At the time that the council entered into an agreement for the sale and purchase of the freehold of this property, which was in 2004, the council was unaware of the reserve status of the property, which gave effective ownership of the property to the Crown. Ngāi Tahu, again, and the Department of Conservation have consented to the revocation of the reserve status and the ratification of the sale of the freehold property by the council to the original registered proprietors, who will then, on the passage of this bill, become the owners and they will be very glad to do so.
Those are the first two items contained in the bill, and the third item contained in this bill relates to Forrester Heights, which is also locally known as Lookout Point. It is a parcel of land that looks north-east, down on to the Ōāmaru Harbour, and currently is a relatively steep bank that is under grass and a bit of scrub. It is quite a nice parcel of land, as it happens.
There was a historical error made by the former borough essentially in relation to semantics. The land was originally purchased by the Government from Ngāi Tahu in 1848 as a part of the Kemp purchase. The land was included in the original subdivision of the town of Ōāmaru. Ōāmaru is a historic town, and this was part of the original subdivision. In 1885 the land was set aside as an endowment in aid of the funds for the benefit of the then Ōāmaru Borough Council, a predecessor to the Waitaki District Council, in accordance with section 38 of the Land Act 1877.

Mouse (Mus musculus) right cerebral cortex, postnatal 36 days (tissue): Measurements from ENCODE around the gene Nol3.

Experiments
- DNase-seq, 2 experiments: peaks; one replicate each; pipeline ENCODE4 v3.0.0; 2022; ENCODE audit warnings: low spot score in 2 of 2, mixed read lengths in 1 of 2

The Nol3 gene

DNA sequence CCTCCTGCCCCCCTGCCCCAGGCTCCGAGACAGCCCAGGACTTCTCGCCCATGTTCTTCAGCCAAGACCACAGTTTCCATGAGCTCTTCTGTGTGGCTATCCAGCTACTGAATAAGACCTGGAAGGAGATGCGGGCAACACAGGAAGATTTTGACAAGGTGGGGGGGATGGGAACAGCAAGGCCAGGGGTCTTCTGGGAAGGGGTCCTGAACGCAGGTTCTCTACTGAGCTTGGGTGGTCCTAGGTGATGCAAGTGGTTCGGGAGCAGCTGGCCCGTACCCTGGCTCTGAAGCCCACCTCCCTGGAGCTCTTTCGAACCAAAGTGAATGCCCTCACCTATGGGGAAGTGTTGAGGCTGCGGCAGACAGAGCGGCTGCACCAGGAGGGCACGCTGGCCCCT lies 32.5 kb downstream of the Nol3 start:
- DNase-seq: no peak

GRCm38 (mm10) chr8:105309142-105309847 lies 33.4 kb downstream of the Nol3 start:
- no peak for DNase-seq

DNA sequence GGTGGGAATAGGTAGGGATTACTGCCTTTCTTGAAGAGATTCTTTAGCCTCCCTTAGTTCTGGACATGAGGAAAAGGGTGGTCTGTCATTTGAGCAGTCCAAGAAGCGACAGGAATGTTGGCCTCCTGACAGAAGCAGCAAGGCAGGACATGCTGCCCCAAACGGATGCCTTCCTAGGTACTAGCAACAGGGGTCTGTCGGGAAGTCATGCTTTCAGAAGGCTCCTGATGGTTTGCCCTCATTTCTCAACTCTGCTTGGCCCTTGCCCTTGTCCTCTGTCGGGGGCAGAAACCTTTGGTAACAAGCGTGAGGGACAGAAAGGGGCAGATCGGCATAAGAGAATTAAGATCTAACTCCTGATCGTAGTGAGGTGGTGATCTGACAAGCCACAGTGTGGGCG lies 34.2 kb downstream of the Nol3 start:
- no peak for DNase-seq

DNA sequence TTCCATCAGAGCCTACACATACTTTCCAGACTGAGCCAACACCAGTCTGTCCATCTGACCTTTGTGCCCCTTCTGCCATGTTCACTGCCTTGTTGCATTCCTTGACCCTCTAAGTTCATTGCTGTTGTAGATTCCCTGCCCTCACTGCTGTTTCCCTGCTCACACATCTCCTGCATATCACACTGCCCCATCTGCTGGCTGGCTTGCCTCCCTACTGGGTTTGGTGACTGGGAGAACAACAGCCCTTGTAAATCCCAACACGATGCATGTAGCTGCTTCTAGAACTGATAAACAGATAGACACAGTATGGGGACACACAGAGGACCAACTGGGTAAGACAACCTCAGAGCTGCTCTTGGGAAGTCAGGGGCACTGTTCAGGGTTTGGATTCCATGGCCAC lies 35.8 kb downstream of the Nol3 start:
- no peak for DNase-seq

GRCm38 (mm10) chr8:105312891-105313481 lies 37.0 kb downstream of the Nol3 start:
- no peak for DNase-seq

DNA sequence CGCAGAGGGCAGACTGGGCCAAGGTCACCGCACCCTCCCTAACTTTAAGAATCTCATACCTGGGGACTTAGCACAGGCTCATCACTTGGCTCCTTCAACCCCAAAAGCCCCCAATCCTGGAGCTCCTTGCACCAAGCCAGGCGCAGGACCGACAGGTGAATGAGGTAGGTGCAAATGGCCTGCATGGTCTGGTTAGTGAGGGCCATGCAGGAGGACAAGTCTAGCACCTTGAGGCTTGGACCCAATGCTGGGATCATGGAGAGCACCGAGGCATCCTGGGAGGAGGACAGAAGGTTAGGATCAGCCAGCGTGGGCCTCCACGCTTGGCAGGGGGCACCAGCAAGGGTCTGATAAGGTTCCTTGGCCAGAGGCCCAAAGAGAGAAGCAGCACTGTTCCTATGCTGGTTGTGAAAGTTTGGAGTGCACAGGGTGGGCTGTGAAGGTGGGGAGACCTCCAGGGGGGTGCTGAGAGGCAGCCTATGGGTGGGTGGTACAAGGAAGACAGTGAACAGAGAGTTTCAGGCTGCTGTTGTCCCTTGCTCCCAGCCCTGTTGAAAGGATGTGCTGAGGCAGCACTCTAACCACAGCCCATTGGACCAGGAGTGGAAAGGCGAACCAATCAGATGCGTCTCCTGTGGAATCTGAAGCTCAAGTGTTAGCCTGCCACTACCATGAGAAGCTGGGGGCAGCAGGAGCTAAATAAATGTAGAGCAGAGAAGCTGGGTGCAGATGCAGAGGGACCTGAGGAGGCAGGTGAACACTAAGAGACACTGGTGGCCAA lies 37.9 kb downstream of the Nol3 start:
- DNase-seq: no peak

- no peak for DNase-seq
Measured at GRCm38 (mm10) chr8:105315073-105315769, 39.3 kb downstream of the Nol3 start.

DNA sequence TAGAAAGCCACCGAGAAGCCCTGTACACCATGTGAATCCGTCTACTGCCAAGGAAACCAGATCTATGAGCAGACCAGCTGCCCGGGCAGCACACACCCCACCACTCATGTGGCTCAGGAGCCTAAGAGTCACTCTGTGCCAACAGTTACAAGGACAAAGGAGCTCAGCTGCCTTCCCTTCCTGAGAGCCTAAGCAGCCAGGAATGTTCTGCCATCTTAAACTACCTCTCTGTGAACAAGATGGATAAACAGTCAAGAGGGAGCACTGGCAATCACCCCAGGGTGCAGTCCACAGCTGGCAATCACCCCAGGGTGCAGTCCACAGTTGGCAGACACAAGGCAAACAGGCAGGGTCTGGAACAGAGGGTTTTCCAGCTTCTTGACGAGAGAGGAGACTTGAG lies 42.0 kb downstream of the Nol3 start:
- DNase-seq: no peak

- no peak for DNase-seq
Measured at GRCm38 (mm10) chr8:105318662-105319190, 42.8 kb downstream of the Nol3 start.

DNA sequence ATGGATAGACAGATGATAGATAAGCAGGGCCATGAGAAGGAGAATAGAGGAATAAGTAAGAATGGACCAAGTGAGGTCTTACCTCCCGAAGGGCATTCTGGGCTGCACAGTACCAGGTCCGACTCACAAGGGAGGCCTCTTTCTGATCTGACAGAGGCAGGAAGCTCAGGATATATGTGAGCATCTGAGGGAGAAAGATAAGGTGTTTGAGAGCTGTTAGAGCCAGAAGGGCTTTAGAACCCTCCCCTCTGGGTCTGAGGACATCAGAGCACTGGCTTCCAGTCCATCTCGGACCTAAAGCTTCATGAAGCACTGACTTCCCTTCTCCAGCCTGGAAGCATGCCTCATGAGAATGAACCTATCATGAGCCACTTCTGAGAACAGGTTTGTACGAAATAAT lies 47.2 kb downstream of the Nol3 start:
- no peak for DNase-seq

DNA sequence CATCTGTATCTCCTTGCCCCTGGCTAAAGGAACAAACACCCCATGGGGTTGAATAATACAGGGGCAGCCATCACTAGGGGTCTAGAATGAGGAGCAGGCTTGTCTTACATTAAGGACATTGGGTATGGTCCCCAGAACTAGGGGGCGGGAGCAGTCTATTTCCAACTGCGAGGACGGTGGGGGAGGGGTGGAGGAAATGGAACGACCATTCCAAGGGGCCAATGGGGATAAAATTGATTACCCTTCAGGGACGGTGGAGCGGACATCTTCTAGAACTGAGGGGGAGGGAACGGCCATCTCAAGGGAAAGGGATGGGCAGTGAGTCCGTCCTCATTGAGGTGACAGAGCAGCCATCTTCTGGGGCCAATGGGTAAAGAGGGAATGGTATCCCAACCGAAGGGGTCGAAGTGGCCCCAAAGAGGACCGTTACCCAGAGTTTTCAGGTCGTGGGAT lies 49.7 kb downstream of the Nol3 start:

Now we come to the interesting part of the bill. An administrative oversight that occurred in 1937 mistakenly vested that parcel of land as a reserve. Reserve status and endowment status are two completely separate concepts, and the local borough of the day may not have been fully aware of this or appreciated its importance back in 1937. So the confusion that surrounds the status of this land is largely a result of language, or semantics. The land was reserved as an endowment in 1885, but it was not intended that the land was ever to be classified as reserve itself with the consequent encumbrances on that land, which have now become apparent with the passage of time. This bill
addresses the clerical error made in 1937 by clarifying the status of the land as an endowment.
The Waitaki District Council has been working with Land Information New Zealand, together with Ngāi Tahu, the Department of Conservation, and the Commissioner of Crown Lands. I have been involved and so has parliamentary counsel on this matter. All those parties have consented to the content of the bill and to the objectives of the bill. It is worth noting that Ngāi Tahu have taken considerable advice on this issue. They have confirmed to the Waitaki District Council that their view is that the council has a right to freehold title to the land and that the land is, therefore, not subject to the Ngāi Tahu Claims Settlement Act 1998.